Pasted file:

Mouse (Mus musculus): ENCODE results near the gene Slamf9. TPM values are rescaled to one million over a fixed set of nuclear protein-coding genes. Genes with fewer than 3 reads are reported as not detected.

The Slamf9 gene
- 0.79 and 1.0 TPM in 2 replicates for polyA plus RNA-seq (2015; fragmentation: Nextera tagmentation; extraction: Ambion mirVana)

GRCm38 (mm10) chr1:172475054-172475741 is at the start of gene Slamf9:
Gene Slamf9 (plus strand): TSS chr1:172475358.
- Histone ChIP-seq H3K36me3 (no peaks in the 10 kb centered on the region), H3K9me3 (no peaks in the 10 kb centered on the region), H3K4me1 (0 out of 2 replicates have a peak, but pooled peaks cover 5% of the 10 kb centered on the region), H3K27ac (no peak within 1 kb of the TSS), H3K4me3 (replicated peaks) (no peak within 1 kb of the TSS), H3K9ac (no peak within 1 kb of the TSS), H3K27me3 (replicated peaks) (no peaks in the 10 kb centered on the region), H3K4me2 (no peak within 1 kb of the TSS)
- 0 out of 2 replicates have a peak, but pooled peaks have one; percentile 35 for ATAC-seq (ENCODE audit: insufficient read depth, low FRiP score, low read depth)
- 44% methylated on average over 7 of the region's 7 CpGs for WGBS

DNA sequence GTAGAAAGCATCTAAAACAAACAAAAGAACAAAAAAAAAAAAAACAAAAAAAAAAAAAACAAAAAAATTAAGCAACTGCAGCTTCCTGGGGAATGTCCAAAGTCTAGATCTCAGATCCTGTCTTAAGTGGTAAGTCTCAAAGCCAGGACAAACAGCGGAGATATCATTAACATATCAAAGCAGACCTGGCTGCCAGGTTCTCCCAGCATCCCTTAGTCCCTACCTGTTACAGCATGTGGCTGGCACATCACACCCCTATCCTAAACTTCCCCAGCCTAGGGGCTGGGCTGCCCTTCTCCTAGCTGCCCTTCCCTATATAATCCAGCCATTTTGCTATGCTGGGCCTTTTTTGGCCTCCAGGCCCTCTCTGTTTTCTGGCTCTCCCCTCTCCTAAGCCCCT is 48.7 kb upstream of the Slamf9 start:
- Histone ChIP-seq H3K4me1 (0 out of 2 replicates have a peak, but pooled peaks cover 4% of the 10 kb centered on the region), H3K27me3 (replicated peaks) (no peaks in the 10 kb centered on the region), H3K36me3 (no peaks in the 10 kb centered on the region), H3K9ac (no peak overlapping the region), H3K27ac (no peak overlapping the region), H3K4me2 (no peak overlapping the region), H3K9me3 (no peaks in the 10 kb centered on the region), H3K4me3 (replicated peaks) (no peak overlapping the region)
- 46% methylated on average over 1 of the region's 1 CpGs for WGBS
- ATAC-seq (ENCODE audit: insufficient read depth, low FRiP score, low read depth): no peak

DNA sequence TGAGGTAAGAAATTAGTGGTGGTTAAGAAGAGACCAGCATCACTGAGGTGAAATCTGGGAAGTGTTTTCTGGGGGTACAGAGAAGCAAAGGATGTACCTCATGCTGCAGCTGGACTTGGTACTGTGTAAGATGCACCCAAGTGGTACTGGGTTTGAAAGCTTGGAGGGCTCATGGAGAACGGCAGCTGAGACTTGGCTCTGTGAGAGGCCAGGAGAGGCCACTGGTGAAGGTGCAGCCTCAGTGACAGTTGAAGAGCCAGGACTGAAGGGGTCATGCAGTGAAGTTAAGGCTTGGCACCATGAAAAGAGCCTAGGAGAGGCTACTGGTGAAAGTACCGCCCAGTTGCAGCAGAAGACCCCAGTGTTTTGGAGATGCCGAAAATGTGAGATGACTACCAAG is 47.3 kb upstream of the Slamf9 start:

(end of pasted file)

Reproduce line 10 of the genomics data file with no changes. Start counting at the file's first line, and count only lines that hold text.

- Histone ChIP-seq H3K4me1 (0 out of 2 replicates have a peak, but pooled peaks cover 4% of the 10 kb centered on the region), H3K27me3 (replicated peaks) (no peaks in the 10 kb centered on the region), H3K36me3 (no peaks in the 10 kb centered on the region), H3K9ac (no peak overlapping the region), H3K27ac (no peak overlapping the region), H3K4me2 (no peak overlapping the region), H3K9me3 (no peaks in the 10 kb centered on the region), H3K4me3 (replicated peaks) (no peak overlapping the region)